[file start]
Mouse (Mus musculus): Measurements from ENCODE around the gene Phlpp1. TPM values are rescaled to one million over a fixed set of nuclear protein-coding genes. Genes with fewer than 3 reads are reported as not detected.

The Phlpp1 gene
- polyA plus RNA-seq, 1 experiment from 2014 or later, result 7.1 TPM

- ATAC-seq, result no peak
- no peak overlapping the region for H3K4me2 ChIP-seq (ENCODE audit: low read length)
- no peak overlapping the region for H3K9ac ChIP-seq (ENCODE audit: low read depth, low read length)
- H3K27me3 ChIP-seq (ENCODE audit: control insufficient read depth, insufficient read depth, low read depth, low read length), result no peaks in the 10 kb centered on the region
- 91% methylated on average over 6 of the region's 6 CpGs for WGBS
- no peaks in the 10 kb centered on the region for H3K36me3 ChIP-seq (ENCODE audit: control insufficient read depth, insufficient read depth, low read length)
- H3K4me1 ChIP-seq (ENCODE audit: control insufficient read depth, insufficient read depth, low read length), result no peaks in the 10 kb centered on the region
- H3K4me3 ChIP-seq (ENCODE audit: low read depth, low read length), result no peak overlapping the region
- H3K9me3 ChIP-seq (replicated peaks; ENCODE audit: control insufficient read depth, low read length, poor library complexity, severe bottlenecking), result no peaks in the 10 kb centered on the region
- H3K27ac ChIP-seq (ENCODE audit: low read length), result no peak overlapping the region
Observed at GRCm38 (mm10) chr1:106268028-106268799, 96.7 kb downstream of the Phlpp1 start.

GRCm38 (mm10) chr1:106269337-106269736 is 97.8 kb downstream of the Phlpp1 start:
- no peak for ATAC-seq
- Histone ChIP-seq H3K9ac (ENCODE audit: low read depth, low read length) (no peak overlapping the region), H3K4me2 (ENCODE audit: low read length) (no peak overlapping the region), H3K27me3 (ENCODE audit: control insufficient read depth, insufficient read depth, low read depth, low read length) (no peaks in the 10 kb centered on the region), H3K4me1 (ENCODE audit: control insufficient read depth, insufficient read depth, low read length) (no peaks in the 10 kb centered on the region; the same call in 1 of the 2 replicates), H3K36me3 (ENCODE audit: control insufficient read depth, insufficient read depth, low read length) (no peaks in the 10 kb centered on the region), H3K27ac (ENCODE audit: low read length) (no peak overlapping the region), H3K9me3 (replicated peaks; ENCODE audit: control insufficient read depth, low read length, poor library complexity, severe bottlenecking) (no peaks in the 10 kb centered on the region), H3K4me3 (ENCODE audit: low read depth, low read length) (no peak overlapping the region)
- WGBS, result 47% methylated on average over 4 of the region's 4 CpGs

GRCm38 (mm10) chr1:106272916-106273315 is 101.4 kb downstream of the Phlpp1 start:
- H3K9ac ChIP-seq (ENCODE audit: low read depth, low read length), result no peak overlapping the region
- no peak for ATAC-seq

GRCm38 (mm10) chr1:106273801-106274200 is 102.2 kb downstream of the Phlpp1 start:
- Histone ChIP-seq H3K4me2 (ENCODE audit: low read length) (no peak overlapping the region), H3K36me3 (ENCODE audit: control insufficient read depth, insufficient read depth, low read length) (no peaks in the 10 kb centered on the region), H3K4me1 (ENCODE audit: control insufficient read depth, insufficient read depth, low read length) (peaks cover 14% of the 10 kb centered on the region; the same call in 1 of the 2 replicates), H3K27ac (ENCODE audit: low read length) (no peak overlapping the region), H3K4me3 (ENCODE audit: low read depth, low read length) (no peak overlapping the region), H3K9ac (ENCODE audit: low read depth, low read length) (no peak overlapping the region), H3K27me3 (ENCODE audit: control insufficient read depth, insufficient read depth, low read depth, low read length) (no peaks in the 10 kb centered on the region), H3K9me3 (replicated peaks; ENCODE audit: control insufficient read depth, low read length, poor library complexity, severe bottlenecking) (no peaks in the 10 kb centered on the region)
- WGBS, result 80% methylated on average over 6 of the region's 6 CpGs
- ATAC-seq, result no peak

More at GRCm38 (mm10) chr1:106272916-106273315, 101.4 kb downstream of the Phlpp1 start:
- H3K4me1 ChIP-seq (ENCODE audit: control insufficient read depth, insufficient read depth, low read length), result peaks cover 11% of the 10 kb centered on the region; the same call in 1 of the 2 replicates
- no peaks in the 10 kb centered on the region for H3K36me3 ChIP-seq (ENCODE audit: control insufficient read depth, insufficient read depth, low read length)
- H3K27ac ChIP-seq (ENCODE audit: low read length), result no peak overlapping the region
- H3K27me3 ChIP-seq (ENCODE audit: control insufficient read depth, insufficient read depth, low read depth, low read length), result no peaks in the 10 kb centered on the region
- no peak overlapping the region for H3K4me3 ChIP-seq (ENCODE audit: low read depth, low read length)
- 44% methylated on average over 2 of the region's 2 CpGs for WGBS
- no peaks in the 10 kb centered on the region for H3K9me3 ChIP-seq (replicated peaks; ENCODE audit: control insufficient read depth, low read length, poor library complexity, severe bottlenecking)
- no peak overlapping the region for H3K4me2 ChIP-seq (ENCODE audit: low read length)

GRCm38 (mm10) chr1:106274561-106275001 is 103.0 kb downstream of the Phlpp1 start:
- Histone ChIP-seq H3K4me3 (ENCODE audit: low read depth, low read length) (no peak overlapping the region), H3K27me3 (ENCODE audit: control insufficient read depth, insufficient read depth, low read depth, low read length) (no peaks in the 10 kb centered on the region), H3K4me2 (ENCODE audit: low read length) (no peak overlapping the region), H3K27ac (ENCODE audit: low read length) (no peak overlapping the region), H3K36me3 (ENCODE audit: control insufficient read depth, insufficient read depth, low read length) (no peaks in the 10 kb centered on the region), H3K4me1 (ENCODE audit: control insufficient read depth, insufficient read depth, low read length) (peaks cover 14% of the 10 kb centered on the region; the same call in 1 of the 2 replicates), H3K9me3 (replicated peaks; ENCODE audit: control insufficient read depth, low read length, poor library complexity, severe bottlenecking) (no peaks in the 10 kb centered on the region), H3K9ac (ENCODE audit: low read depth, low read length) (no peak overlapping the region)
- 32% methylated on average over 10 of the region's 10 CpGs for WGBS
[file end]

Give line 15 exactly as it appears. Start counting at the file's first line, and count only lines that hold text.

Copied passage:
GRCm38 (mm10) chr1:106269337-106269736 is 97.8 kb downstream of the Phlpp1 start: